Sunday, November 8, 2015

Precision Pieced Binding

Precision Pieced Binding
Binding is usually the final step to finishing your quilt. Make it special! Whether your quilt is pieced, appliqued, painted or crazy, you might want to try my binding technique. Made with multiple matching fabrics, you can choose exactly where binding seams meet, and sew the binding seam at any chosen angle. It could add a nice finishing touch on a landscape quilt, and carry the scene out to the edges of the quilt with matching fabrics. 
"Precision Pieced Binding" is now published in American Quilter, November 2012Editor-in-Chief, Christine Brown asked me if I could explain - and photograph - a technique for precision pieced binding on her quilt. Yikes! I had no idea how I would do that at the time. However, the deadline was generous, and I agreed to give it my best effort. The technique I've worked out can be used with bias binding or straight of grain, with single or double fold binding.
Bonus:  At the end of the article is a technique makes that last binding seam (which can be the most challenging) easier and more accurate than any other method. I have not seen anyone else join their seams in this way, but it is SO easy!
I hope you will try my Precision Pieced Binding technique on your next quilt. This issue is available now at news stands and bookstores. Support your local quilt shop or order at

Keep Stitching!
Barbara M. Burnham

(c) 2012 Barbara M. Burnham. All rights reserved. Reproduction of any kind is expressly prohibited without prior written authorization.

Friday, November 6, 2015

May I Interrupt Your Quilting Design?

Deborah Y. sent a question to AppliqueAddicts, a Yahoo group: “I feel like I'm stuck in a handquilting rut. Any suggestions other than cross hatching and echo quilting to complement applique?”

There’s nothing wrong with quilting a classic background grid or echo quilting. It’s relatively easy to mark and so relaxing to stitch; almost meditative. Your mind can ponder the world as your needle and thread gradually bring the surface of your quilt to life.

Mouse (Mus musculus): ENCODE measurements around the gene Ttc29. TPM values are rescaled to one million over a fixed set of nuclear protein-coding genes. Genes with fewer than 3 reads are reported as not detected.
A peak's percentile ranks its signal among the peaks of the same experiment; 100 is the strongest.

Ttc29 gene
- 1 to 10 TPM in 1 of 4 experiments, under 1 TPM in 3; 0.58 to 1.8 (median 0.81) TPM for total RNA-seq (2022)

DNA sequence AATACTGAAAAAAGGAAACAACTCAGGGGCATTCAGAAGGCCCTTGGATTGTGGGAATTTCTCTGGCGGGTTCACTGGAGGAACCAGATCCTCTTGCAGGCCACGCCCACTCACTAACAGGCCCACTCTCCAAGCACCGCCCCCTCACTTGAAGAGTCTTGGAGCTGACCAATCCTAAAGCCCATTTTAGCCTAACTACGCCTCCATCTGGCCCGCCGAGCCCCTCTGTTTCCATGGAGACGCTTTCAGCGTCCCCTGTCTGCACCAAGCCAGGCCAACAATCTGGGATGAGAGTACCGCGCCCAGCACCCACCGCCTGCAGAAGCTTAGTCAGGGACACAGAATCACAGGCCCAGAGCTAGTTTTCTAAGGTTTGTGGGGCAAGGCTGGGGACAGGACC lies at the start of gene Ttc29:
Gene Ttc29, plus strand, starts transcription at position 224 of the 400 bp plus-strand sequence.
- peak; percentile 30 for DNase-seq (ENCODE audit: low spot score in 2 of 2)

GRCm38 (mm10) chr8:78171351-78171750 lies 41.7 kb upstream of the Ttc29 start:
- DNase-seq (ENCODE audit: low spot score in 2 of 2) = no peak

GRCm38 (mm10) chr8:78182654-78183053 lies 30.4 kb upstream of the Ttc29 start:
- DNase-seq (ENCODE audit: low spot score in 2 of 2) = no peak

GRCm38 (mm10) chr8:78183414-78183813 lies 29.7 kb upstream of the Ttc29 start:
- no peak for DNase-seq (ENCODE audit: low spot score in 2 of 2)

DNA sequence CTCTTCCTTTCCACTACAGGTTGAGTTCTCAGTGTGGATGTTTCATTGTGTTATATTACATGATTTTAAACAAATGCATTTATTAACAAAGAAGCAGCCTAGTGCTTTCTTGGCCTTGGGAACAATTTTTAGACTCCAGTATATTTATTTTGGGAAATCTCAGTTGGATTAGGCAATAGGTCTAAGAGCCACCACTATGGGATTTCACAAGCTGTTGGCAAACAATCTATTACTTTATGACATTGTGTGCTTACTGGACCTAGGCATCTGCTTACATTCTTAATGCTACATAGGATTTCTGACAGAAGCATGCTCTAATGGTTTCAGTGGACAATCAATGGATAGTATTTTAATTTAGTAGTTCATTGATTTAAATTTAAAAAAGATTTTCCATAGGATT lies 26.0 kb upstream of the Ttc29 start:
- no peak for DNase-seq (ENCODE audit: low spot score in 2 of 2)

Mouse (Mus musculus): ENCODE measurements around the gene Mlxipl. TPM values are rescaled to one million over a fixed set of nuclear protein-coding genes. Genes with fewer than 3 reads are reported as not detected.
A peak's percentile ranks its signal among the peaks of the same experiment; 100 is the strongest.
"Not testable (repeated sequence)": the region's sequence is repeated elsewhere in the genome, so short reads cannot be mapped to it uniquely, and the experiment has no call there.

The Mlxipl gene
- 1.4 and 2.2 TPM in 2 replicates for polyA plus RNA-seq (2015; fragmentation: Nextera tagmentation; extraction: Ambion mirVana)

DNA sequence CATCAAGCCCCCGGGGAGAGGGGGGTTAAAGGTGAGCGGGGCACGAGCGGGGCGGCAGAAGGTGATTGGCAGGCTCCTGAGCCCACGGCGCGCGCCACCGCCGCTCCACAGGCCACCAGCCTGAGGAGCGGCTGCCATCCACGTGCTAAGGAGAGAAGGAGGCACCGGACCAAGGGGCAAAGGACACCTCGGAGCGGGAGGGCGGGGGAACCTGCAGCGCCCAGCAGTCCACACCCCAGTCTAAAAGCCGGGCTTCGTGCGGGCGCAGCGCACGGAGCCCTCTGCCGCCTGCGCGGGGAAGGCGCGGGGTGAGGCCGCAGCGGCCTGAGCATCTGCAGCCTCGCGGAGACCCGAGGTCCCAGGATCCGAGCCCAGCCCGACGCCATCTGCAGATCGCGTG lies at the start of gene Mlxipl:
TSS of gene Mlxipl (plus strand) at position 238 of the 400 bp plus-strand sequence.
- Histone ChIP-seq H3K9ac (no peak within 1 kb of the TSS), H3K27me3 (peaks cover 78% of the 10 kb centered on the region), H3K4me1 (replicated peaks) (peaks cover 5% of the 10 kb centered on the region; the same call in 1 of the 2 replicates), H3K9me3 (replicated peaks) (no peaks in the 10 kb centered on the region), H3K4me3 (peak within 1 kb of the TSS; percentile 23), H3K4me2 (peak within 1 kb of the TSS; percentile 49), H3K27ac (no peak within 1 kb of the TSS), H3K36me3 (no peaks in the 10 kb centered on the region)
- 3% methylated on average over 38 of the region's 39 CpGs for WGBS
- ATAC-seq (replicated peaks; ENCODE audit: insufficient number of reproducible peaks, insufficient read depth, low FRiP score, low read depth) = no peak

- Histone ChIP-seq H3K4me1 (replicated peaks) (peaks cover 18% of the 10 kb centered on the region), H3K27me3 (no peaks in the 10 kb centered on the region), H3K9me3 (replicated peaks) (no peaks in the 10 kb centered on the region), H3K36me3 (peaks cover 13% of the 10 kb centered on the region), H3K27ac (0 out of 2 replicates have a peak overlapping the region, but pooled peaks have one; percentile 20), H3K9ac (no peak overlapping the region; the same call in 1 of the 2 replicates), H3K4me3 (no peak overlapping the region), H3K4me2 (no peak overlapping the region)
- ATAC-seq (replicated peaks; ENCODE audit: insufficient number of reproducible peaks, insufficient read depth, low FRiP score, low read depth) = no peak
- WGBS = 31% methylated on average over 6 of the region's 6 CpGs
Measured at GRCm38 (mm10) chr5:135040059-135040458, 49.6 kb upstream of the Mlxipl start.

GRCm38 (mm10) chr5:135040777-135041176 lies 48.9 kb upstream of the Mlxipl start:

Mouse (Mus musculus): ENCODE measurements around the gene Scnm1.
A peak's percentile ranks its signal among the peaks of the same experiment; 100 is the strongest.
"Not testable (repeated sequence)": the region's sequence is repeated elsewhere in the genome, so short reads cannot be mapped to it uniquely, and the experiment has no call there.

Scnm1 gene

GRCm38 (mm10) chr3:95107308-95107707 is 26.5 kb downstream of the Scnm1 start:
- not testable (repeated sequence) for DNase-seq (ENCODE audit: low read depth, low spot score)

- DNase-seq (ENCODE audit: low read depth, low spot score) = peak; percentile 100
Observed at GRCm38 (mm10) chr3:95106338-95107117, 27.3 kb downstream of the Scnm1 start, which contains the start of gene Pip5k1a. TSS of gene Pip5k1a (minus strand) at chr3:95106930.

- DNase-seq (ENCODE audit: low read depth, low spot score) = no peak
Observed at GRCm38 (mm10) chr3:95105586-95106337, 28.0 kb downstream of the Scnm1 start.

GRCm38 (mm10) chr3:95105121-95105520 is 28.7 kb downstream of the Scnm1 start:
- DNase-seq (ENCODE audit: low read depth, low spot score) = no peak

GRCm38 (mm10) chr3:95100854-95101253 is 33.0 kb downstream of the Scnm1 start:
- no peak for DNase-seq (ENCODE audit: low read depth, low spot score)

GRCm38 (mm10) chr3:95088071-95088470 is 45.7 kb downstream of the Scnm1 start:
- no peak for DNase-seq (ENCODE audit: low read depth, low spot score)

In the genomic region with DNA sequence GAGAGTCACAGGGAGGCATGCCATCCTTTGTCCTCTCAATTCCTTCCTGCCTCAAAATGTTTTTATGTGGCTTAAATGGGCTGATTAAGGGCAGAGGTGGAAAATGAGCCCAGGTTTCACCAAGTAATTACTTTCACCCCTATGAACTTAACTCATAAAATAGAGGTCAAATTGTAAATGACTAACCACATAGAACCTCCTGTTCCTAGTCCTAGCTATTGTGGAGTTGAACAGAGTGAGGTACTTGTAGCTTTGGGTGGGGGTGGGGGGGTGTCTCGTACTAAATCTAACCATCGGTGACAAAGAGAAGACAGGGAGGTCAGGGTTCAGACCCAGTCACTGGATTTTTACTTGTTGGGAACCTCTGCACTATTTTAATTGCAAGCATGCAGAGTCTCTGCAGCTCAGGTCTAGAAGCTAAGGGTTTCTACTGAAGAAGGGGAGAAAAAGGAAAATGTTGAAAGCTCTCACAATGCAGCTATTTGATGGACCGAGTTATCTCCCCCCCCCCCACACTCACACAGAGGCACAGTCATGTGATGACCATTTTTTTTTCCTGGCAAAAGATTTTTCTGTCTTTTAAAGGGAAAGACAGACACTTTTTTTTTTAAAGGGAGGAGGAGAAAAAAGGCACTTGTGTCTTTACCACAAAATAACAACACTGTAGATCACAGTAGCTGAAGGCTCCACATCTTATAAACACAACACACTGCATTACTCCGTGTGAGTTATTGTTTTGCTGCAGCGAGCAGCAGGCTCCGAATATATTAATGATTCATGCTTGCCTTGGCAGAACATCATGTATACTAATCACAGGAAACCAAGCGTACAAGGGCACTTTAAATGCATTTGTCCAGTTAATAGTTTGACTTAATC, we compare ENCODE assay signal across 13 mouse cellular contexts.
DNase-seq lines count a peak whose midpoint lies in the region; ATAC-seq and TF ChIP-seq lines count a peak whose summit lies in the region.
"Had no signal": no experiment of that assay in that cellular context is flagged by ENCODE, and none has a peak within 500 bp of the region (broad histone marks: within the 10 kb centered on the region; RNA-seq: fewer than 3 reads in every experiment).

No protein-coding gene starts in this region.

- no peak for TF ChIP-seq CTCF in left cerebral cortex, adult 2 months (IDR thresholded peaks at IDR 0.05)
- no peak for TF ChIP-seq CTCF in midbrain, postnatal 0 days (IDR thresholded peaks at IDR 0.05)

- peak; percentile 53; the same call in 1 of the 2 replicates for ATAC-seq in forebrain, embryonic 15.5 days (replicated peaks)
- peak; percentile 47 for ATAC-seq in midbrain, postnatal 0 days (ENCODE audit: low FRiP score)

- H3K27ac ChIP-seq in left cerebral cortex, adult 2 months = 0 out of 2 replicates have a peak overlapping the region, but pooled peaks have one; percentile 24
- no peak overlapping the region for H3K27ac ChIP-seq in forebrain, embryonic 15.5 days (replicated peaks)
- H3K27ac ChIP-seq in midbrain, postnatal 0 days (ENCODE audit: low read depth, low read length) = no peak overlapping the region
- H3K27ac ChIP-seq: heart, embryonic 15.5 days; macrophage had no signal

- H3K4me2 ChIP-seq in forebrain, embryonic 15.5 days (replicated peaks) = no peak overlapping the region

I shared a photo with the group of an antique (1848) quilt from my collection for inspiration. This quilt has floral quilting designs in the open spaces among the applique. (The applique and quilting designs were traced from that antique quilt for patterns and published in my book, Baltimore Garden Quilt.*)

Here is how the designs look on the antique quilt. Dense background quilting helps to emphasize the floral quilting designs; in this case very close straight lines, almost stippling. But that doesn’t mean that stippling is required, or even necessary, to make use of the floral designs.

Here is how the designs look when they fill an open space on my reproduction of that quilt. My friend, Marty Vint (Dogwood Quilting), skillfully quilted around the applique first. Then she used my tracings of the antique quilting designs and quilted those designs to fill the open spaces; thus background “fill” was not needed.
And here is the back of my reproduction quilt. Plenty of lovely quilting here! (Judges have awarded this quilt with several ribbons at national quilt shows.)

My friend, Carla is hand quilting her Baltimore Garden. She shares her progress on Facebook, and has kindly given me permission to re-share her photo here. Carla is quilting a background grid, and sprinkling just a few of the original motifs in the open areas between the applique.

On another antique 1850s applique quilt (shown below),  various feather motifs interrupt double rodded quilting lines. Antique quilts are my favorite inspiration!

Copy bits of your applique designs and echo them in your quilting. Add a single stemmed rose, a bird, a heart or heart-in-hand, or any motif special to you. I like to add a double heart. Tracing a child’s hand is another fun idea. Wind some leafy vines around your applique or between your blocks to simulate sashing.

Quilt your initials or your whole name into the quilt, and of course, a date within the quilting. Finally, be sure to plan a label for the back of the quilt, and document your quilt for those who will care for your quilt in years to come.

*From the CD included with the book Baltimore Garden Quilt, print selected patterns as needed. A complete full-size paper pattern set is also available as a separate package at my website .)

Keep Stitching!
Barbara M. Burnham

(c) 2015 Barbara M. Burnham. All rights reserved. Reproduction of any kind is expressly prohibited without prior written authorization.